Someone Has to Fail, Zero-sum Game of Schooling, David Laboree, 2010, Harvard Univ Press.  “. . .teachers need to build up a store of practical professional knowledge out of their own clinical experience in the classroom.”

Grading in the Post-Process Classroom; From Theory to Practice, A Collection of articles mostly on grading written work in college. Articles give hundreds of references. 1997 Heinneman Publishing.

Wadjaget by Howard Kirschenbaum is a comprehensive, basic grading book with lots of grading history information; but it is in story form.

Improving Marking and Reporting in Classroom Instruction, Norman Gronlund, McMillan Publishing, 1974

 

Follow-up Response

 

Dear Bill:Thanks for your response.  You’ll be pleased to know that we decided in the K-2 level, the only grades are, Mastered and Progressing.  There are about 25 skills for which kids receive this kind of feedback.  Kids are either doing what they are supposed to do or are learning it.  If I understand you correctly, that’s about all you need for any grade level.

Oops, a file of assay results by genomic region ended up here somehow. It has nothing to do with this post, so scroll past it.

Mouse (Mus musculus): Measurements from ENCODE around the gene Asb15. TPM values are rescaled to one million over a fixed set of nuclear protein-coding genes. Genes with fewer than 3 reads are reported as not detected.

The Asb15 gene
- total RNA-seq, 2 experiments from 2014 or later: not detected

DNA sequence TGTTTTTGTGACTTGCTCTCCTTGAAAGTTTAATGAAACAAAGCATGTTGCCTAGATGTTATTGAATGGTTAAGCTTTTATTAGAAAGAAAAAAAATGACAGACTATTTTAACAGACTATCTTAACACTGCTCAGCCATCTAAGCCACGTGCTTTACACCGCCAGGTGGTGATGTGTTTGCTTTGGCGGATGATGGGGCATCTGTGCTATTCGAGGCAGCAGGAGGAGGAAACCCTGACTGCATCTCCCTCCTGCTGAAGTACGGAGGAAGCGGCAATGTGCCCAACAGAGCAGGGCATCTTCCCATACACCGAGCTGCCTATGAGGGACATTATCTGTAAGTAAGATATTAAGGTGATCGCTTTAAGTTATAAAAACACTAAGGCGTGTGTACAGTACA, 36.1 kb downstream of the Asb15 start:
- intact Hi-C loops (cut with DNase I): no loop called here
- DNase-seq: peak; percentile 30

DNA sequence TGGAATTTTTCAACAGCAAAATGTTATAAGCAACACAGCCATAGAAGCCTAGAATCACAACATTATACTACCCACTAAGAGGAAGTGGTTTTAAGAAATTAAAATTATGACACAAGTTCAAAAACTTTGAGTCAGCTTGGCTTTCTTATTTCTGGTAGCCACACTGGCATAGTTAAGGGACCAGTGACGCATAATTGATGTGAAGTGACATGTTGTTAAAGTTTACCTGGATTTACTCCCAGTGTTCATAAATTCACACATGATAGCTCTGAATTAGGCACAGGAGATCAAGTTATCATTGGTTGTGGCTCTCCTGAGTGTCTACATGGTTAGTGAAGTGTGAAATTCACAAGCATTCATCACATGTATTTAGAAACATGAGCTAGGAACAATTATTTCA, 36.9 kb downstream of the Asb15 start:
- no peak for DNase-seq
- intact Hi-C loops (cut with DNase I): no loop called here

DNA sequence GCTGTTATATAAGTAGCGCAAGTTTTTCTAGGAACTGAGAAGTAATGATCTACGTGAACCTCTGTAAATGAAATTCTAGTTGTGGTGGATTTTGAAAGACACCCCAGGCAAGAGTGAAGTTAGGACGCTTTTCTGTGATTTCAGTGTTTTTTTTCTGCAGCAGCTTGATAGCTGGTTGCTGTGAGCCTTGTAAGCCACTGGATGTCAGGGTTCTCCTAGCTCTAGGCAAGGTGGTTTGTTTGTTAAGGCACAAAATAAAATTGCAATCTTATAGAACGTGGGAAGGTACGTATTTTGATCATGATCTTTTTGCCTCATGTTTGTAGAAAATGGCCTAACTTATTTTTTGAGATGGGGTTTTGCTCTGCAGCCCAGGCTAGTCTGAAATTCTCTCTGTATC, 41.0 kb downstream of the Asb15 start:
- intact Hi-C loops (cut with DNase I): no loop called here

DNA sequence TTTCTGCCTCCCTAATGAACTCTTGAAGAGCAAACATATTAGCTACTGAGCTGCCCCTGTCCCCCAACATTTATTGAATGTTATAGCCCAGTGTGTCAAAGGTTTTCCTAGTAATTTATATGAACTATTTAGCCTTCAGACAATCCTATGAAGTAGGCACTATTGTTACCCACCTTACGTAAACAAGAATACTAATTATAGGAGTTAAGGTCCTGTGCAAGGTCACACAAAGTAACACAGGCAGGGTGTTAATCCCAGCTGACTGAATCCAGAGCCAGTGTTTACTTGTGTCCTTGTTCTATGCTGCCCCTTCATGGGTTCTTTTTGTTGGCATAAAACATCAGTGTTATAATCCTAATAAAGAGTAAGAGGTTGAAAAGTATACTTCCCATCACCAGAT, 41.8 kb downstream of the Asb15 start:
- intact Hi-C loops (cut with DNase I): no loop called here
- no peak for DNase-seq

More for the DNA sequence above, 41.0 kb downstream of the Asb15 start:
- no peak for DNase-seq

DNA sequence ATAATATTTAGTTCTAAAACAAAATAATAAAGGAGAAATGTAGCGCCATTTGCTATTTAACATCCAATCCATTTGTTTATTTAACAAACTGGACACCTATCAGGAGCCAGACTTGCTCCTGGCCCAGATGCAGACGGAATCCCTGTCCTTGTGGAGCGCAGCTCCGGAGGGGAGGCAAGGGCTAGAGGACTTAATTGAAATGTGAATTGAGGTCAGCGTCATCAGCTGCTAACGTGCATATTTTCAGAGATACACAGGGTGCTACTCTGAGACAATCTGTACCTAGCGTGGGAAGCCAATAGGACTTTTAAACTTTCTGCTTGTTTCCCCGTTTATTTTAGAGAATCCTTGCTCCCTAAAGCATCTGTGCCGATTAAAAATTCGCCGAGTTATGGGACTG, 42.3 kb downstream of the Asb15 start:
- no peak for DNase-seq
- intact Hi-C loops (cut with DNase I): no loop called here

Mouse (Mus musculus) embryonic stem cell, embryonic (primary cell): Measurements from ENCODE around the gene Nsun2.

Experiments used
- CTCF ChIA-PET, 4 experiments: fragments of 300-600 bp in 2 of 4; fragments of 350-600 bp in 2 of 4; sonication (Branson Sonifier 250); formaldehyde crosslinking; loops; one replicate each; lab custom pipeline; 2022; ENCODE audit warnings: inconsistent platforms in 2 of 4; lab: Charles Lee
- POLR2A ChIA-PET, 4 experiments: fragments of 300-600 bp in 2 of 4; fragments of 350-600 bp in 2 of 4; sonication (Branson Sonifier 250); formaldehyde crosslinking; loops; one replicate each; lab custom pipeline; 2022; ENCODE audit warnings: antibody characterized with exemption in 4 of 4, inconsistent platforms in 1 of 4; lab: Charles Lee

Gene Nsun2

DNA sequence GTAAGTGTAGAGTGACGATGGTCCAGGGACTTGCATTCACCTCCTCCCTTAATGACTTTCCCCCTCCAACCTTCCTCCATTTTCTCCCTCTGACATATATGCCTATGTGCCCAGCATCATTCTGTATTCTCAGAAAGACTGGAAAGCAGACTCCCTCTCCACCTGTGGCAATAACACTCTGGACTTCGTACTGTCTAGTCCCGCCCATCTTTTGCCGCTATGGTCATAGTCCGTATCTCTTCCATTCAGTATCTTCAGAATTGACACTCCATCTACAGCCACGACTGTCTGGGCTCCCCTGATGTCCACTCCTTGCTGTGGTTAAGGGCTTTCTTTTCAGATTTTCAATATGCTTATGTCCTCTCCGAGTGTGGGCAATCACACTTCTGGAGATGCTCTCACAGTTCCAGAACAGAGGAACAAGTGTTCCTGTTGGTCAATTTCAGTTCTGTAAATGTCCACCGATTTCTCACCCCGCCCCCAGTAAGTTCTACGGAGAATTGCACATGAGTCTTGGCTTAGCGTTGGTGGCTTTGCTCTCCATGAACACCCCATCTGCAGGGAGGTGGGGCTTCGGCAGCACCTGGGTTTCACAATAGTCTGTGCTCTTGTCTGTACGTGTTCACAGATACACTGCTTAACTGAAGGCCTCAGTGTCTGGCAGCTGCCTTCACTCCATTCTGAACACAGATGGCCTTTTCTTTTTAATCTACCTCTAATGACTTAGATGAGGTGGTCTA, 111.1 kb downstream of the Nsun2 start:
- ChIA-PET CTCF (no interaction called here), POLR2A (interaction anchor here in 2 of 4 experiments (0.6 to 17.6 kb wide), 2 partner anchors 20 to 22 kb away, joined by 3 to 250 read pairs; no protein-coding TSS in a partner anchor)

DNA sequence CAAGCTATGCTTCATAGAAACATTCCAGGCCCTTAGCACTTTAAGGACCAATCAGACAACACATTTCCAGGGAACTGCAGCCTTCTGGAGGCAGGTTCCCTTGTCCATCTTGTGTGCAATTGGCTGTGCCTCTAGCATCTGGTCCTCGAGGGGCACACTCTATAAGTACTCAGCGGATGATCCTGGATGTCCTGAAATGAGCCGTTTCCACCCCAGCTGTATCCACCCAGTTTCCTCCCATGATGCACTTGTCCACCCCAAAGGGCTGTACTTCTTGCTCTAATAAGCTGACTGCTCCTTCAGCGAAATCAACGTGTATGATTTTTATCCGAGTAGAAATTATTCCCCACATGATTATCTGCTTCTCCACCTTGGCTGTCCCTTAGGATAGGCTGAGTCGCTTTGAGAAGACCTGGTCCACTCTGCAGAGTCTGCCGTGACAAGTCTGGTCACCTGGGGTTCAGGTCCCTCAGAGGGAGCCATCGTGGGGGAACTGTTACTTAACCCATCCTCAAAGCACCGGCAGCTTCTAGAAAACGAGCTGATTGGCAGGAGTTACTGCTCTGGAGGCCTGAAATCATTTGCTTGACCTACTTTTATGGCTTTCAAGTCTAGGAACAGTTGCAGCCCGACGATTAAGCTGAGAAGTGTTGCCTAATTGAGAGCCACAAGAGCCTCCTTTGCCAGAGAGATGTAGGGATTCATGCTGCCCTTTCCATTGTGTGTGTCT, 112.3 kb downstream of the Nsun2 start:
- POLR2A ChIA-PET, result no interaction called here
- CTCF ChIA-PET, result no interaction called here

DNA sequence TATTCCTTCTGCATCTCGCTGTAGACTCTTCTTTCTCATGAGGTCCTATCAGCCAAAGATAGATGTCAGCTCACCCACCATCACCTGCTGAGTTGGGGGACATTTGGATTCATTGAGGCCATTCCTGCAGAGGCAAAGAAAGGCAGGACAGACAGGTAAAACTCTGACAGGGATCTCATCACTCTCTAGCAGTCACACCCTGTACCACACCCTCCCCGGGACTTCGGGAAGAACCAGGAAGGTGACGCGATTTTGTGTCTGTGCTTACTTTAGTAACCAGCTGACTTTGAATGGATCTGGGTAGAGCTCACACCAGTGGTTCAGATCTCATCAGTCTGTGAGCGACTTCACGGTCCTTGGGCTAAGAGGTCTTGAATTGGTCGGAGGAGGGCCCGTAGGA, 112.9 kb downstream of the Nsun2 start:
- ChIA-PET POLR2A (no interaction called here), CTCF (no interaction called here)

Dear Marc:You got it! You said in one brief paragraph what it took me six pages to say. Once the goal of teaching is for kids to learn, neither you nor they need grades and report cards.  I prefer student-parent-teacher conferences for evaluation.  Kids not only attend, but conduct the conferences, and I communicate with parents through the kids, not grades or report cards. At the end of a conference, I usually say, “We are not here to grade, punish or reward you. We are here to gather information, coordinate our efforts, andutilize information enabling you to continue effective learning, and for us to help you do that.” 

Each Student Must Know His or Her Goals

Kids need to know, in terms that are meaningful to them, what they are learning, why they are learning it, what constitutes proficiency, what comes next, how to approach it, how it fits with other learning, and how it is or may become useful.  When a kid understands and accepts the learning goals and sees the big picture, s/he can be an independent learner, accepting responsibility for learning and utilizing many resources.